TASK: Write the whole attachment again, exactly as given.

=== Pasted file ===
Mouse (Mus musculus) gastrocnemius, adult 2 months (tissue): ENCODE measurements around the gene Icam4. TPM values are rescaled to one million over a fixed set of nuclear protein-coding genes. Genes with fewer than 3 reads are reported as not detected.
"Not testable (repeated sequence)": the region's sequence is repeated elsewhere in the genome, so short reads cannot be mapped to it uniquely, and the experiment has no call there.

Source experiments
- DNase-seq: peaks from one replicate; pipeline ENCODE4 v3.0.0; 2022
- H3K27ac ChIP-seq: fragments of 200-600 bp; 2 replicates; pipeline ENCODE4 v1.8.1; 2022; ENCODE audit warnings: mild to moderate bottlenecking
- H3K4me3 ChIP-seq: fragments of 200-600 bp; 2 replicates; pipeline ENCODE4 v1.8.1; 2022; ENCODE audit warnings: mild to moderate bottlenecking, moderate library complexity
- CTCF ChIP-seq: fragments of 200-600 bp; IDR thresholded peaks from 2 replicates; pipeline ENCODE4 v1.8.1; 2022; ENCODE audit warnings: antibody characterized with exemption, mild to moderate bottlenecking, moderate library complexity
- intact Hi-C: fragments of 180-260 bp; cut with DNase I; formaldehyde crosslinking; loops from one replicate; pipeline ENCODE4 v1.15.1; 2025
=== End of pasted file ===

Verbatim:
Mouse (Mus musculus) gastrocnemius, adult 2 months (tissue): ENCODE measurements around the gene Icam4. TPM values are rescaled to one million over a fixed set of nuclear protein-coding genes. Genes with fewer than 3 reads are reported as not detected.
"Not testable (repeated sequence)": the region's sequence is repeated elsewhere in the genome, so short reads cannot be mapped to it uniquely, and the experiment has no call there.

Source experiments
- DNase-seq: peaks from one replicate; pipeline ENCODE4 v3.0.0; 2022
- H3K27ac ChIP-seq: fragments of 200-600 bp; 2 replicates; pipeline ENCODE4 v1.8.1; 2022; ENCODE audit warnings: mild to moderate bottlenecking
- H3K4me3 ChIP-seq: fragments of 200-600 bp; 2 replicates; pipeline ENCODE4 v1.8.1; 2022; ENCODE audit warnings: mild to moderate bottlenecking, moderate library complexity
- CTCF ChIP-seq: fragments of 200-600 bp; IDR thresholded peaks from 2 replicates; pipeline ENCODE4 v1.8.1; 2022; ENCODE audit warnings: antibody characterized with exemption, mild to moderate bottlenecking, moderate library complexity
- intact Hi-C: fragments of 180-260 bp; cut with DNase I; formaldehyde crosslinking; loops from one replicate; pipeline ENCODE4 v1.15.1; 2025